The most commonly raised criticism against the national consensus test of the ESD doctrine is that it constitutes an ongoing saga of judicial activism. Judicial activism occurs when a judge/justice upholds his or her own political, legal, religious, economic, or other beliefs contra society, thereby substituting the objectivity of existing laws for the subjectivity of personal preferences. Some may not feel that judicial activism is all that subversive. But judicial activism not only forces the judge/justice’s will on the people, but also it can greatly limit the legislative branch’s ability to function. The blurring of judicial and legislative lines can result in political stalemate, voter apathy, and a general distrust of government. Kimberly Bliss comments that under a democratic system “legislatures, not courts, are constituted to respond to the will and consequently the moral values of the people” since the former has more contact with the people and has, in theory, been elected by the voters (1334).
Tag Archives: Morality
This is the second part of a five-part essay comparing and contrasting the moral systems of the Dalai Lama, Andre Comte-Sponville, and Viktor Frankl with regard to how well (or poorly) their respective moral systems fare against morally complex situations.
The Dalai Lama’s Moral System (based on Tibetan Buddhism)
We can categorize the Dalai Lama’s moral system as one that is deontological in nature. Deontological ethics, recall, has two key interpretations. One interpretation defines deontological ethics as a method that helps us to understand what is morally required, forbidden, and permissible in a particular situation or event. Morally required actions, insofar as they are completed, are morally good; these are often referred to as obligations or duties. Morally forbidden actions, however, ought to be avoided and are morally bad. Morally permissible actions, then, are neither morally good nor morally bad; they are either morally void or morally neutral actions.
A second interpretation defines deontological ethics as a method that focuses on whether or not specific and explicit moral rules or principles were followed in completing a particular action or set of actions. Deontological ethics then uses these specific and explicit moral rules and principles to determine the moral worth of an action or set of actions (henceforth referred to as ‘set’). If the specific moral rule or principle is observed during the action or ‘set,’ then the action or ‘set’ can be said to be morally good. If the specific moral rule or principle is not observed during the action or ‘set,’ however, then the action or ‘set’ is morally bad.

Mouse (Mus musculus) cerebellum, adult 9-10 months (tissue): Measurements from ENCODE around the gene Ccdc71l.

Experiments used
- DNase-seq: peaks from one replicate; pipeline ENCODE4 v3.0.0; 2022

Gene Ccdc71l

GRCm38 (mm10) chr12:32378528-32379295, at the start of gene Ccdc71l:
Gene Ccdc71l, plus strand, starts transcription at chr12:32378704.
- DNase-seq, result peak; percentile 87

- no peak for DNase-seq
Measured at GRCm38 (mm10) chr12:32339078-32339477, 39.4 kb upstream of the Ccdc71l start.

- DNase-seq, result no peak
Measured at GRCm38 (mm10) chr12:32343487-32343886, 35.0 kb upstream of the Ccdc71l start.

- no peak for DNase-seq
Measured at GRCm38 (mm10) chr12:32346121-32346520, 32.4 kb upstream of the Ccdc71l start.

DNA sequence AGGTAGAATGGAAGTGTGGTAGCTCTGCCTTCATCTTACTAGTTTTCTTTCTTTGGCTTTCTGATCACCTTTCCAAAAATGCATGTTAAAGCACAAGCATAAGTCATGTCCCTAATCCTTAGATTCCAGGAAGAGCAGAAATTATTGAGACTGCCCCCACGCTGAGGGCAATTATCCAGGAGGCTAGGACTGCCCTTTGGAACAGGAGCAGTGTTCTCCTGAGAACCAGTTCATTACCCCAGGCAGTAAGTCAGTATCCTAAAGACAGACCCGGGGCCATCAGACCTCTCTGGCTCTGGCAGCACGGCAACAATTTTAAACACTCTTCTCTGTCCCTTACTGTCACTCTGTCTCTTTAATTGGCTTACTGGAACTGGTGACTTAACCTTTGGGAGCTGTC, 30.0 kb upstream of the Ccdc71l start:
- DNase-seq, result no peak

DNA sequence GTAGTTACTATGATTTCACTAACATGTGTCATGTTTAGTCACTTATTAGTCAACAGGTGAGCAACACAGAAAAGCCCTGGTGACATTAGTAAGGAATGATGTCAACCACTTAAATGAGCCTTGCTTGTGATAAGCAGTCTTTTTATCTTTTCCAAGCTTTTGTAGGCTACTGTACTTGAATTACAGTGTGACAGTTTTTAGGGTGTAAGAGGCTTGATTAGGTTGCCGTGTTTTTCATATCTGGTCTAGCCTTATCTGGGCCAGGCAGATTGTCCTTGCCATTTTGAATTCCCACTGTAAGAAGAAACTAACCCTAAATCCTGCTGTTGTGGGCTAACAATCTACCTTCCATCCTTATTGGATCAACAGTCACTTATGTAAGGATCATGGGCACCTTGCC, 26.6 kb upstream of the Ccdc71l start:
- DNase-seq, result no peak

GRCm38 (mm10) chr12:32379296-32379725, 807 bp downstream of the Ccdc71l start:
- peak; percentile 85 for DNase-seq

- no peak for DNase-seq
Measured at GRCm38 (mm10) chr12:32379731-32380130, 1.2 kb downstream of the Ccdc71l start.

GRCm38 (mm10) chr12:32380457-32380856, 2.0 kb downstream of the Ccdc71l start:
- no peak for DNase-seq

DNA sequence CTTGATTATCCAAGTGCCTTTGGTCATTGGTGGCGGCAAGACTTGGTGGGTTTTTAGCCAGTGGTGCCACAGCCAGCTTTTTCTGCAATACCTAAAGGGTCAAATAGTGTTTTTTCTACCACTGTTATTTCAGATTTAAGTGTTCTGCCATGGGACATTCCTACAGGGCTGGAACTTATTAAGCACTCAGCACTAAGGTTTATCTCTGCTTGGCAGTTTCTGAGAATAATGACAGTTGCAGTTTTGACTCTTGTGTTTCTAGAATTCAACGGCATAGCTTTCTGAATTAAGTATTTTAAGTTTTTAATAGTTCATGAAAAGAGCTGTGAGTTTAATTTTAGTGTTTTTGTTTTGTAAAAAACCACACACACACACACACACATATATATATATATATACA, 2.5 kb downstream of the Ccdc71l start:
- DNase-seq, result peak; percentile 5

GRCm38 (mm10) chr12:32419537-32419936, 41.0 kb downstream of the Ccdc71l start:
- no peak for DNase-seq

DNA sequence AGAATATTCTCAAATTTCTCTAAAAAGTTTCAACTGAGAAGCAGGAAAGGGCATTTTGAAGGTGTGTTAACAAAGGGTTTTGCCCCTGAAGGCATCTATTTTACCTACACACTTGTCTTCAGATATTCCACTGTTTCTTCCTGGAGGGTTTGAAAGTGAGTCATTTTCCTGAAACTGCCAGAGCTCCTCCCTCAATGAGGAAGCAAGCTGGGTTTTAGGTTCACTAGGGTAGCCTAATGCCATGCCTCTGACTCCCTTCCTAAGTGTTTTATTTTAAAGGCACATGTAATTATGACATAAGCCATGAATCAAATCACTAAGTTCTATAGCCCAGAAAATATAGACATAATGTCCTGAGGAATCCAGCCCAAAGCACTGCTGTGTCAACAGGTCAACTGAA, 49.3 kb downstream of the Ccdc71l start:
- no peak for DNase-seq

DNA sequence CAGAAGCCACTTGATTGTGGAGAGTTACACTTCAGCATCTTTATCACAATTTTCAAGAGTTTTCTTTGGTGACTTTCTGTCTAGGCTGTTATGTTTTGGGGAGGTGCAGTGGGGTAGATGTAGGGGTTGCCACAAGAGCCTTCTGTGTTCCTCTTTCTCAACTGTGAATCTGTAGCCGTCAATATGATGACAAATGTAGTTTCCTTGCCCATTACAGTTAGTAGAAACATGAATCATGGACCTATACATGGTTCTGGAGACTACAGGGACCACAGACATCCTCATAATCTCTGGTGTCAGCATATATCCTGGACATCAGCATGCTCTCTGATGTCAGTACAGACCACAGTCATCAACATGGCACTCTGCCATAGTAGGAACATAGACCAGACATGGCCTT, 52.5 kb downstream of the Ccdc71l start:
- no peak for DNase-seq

This is the first part of a five-part essay comparing and contrasting the moral systems of the Dalai Lama, Andre Comte-Sponville, and Viktor Frankl with regard to how well (or poorly) their respective moral systems fare against morally complex situations.
Moral complexity is both a fact of reality and an obstacle that persistently bedevils the formation and function of our moral systems. By moral systems, I mean the totality of methods, assumptions, principles, rules, and obligations that are meant to guide, regulate, and formalize our interactions with other living beings as well as with our environments. Moral systems come in a variety of different forms and can be either secular (natural, material) or sacred (religious, supernatural) in composition. They also have varying degrees or levels of comprehensiveness in content and scope. That is to say, some are more developed or nuanced than others. Examples of some moral systems include Divine Command Theory, the Golden Rule, Utilitarianism, Virtue Ethics, the 10 Nonvirtues of Tibetan Buddhism, and so on.
Given that at least one purpose of moral systems is to guide, regulate, and formalize our interactions with other living beings as well as with our environments, we can assess the worth and utility of a moral system insofar as it is relatively more adept at handling complex moral situations than its competitors.